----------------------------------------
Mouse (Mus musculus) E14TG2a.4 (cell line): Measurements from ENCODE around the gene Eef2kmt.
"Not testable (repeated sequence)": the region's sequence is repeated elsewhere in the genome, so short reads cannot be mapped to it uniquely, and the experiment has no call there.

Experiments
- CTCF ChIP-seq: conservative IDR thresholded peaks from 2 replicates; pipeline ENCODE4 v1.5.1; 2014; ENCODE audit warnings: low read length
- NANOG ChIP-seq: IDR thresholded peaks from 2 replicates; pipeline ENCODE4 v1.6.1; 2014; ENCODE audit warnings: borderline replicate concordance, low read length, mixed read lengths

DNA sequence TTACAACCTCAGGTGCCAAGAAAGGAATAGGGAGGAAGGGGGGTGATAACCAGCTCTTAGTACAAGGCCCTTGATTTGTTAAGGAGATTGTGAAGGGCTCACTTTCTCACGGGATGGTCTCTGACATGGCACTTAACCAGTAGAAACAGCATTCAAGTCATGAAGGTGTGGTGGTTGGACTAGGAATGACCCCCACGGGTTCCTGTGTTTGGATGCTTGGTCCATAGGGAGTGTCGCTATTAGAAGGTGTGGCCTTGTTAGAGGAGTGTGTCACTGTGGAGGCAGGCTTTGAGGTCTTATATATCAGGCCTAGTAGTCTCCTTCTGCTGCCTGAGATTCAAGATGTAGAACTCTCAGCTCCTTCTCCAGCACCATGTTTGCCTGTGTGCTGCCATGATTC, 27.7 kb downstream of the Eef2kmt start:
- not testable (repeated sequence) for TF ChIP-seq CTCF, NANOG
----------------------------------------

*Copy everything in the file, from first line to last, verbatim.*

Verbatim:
Mouse (Mus musculus) E14TG2a.4 (cell line): Measurements from ENCODE around the gene Eef2kmt.
"Not testable (repeated sequence)": the region's sequence is repeated elsewhere in the genome, so short reads cannot be mapped to it uniquely, and the experiment has no call there.

Experiments
- CTCF ChIP-seq: conservative IDR thresholded peaks from 2 replicates; pipeline ENCODE4 v1.5.1; 2014; ENCODE audit warnings: low read length
- NANOG ChIP-seq: IDR thresholded peaks from 2 replicates; pipeline ENCODE4 v1.6.1; 2014; ENCODE audit warnings: borderline replicate concordance, low read length, mixed read lengths

DNA sequence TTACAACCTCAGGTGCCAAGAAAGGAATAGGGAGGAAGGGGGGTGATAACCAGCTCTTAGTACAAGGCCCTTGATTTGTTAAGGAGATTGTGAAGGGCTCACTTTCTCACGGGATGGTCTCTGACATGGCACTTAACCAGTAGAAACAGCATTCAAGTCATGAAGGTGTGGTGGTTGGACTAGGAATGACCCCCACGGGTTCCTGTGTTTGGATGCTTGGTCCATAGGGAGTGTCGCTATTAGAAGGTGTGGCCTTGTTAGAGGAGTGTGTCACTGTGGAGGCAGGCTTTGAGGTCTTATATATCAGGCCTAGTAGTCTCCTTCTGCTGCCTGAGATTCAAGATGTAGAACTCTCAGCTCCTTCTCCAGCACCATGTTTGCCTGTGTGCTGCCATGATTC, 27.7 kb downstream of the Eef2kmt start:
- not testable (repeated sequence) for TF ChIP-seq CTCF, NANOG